September 4, 2023

Today's Topics

Hello! Off the back of Barbenheimer, Denzel Washington’s The Equalizer 3 rounded out the first $4 billion summer box office since the pandemic — and delivered the second best Labor Day weekend debut ever, amassing an estimated $42m in just 4 days. Today we explore:

  • Labor days: Unions don't have the numbers they used to.
  • Paid social: Meta could be trying a new business model in Europe.
  • Out-husked: Brazil is the new corn capital of the world.

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Fruits of labor

Whether you were enjoying the sunshine at a parade, cooling down by the beach or pool, or just scoring some bargains in the sales, we hope you had an uplifting Labor Day weekend.

With so many celebrations, it's easy to forget the origin of the day as a national recognition of the achievements of American workers. More than 140 years ago, some 10,000 workers participated in the first parade, organized in New York City by the Central Labor Union, before the day was officially made a federal holiday in 1894 by President Grover Cleveland.

Although the role of labor unions has diminished dramatically in America — with just ~6% of private workers currently in a union — this year, organized labor movements in the US have been making waves. High-profile negotiations at UPS, Starbucks, within the automotive industry, US Steel, and the ongoing strikes in Hollywood have thrust unions into the spotlight. With the unemployment rate at or near multi-decade lows, and labor shortages in some key sectors, the relative bargaining power has, at least slightly, shifted back towards employees.

Interestingly, a recent Gallup poll found that, although the public approval rating of labor unions has slightly dropped, at 67% compared to 71% last year, overall support remains near a 50-year high.

Paid social

Meta is considering introducing paid versions of Facebook and Instagram for European users, giving them access to endless ad-free scrolling. The move is largely in response to the bloc’s increasingly stringent policies on data collection, which has limited the company's ability to deliver targeted advertisements in the region — you know, the slightly creepy ones that crop up on your feed with the exact thing you were browsing for the other day.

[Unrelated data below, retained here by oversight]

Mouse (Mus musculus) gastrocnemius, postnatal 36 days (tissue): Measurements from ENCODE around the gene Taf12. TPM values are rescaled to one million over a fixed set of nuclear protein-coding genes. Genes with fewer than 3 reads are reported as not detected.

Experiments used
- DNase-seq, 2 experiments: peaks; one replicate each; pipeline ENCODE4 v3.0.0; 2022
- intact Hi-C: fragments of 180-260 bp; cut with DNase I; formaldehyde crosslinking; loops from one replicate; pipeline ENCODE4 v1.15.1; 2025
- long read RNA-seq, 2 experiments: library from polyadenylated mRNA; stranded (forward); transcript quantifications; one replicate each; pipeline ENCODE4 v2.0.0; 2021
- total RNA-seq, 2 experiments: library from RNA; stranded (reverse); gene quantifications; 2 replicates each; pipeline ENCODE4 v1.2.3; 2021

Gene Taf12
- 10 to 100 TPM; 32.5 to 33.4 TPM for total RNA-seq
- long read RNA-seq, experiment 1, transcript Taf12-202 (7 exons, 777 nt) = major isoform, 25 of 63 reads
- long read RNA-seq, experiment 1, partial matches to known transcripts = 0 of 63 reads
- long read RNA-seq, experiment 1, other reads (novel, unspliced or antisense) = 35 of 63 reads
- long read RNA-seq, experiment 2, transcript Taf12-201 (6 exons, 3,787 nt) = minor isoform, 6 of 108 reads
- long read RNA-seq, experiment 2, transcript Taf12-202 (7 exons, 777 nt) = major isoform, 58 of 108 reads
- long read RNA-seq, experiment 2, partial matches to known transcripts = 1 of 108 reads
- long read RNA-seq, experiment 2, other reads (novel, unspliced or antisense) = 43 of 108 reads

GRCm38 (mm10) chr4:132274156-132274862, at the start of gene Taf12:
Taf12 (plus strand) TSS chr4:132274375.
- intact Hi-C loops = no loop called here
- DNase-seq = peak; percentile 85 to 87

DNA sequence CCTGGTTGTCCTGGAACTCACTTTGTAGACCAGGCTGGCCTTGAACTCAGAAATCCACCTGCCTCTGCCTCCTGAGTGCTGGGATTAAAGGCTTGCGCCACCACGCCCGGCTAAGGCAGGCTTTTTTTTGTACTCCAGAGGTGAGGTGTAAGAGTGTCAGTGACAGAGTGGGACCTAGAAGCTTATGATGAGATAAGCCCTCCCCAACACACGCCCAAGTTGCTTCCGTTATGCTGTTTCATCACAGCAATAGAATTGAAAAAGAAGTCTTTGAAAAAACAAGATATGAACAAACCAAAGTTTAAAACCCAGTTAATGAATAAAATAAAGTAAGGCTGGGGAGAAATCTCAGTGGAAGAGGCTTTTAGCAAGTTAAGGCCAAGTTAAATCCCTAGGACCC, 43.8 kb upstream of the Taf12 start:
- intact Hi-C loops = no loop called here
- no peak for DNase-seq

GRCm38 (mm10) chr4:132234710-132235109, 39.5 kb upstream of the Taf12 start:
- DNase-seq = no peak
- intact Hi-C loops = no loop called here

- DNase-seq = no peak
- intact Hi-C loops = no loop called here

A paid subscription tier would be a huge departure from Meta’s hyper-efficient core business — a $110bn+ advertising monolith that's leaps ahead of its rivals in extracting value from users. Despite being a free service, Facebook alone rakes in nearly $18 every single month for each one of its US & Canadian users — substantially more than the $10-15 a month you might pay for services like Netflix, Spotify or Amazon Prime.

Adios and adieu, ads

If it is somewhat forced to experiment with a new business model, Europe is arguably the safest place for Meta to try one. At just over 400 million monthly active users, the region is substantially smaller than Facebook’s Asia-Pacific and Rest of the World user bases, of 1.35 billion and 1 billion, respectively. Furthermore, European users are far less lucrative than their American counterparts, contributing on average less than a third of what a typical American user adds to Facebook's revenue.

Convincing those European users to part ways with ~$6 a month to look at memes, vacation pictures and news headlines might be a tough ask though, even for the masters of monetization at Meta.

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The US — once the corn capital of the world, accounting for nearly 70% of global exports of the golden crop — could be about to spend its second consecutive year as runner-up. Brazil is once again set to topple the US as the world's largest corn exporter, according to forecasts from the USDA.

Bloomberg reported that the 2023 harvest year was the only period since records began where the US did not hold the top spot, save for a nationwide drought in 2013, with the trend set to continue into the 2024 season that started on Friday.

Popping off

Brazil, meanwhile, has been breaking corn exporting records this year, thanks to logistical breakthroughs, a bountiful harvest, and more money being pumped into unclogging shipment routes in the north of the South American nation. The Brazilian supply has been instrumental in filling in market gaps left by the war in Ukraine and tensions between China and the US, with the country’s share of global exports soaring in recent years.

In 2003, Brazil was responsible for 6% of world corn exports, with the country's industry being massively out-husked by the US. But, things have shifted rapidly in the intervening years, with the South American nation capturing 32% of the global export share in the 2023 season.

More Data

• More than 70,000 attendees of Burning Man festival are still stuck in Nevada's remote Black Rock Desert after a rainstorm swamped the area — although roads might reopen today.

Pay-OF: Leonid Radvinsky, the Ukrainian-American owner of OnlyFans received over $338m in dividends last year, more than $1 million for each working day.

• Go down the cyber rabbit hole and explore the 50 weirdest corners of the Internet (including, but not limited to: a fish doorbell, historic sandwiches, and an account of Japanese mascots).

• America great (again): A Pew Research poll found that the majority (72%) of Americans think the US is the greatest or one of the greatest countries in the world — although this figure has fallen 7% since 2019.


• Visualizing the hundreds of wildfires that ravaged Greece this summer.

• While a reported 43% of Americans have a passport, this poll breaks down how this figure changes if you’re under 30 or went to college.

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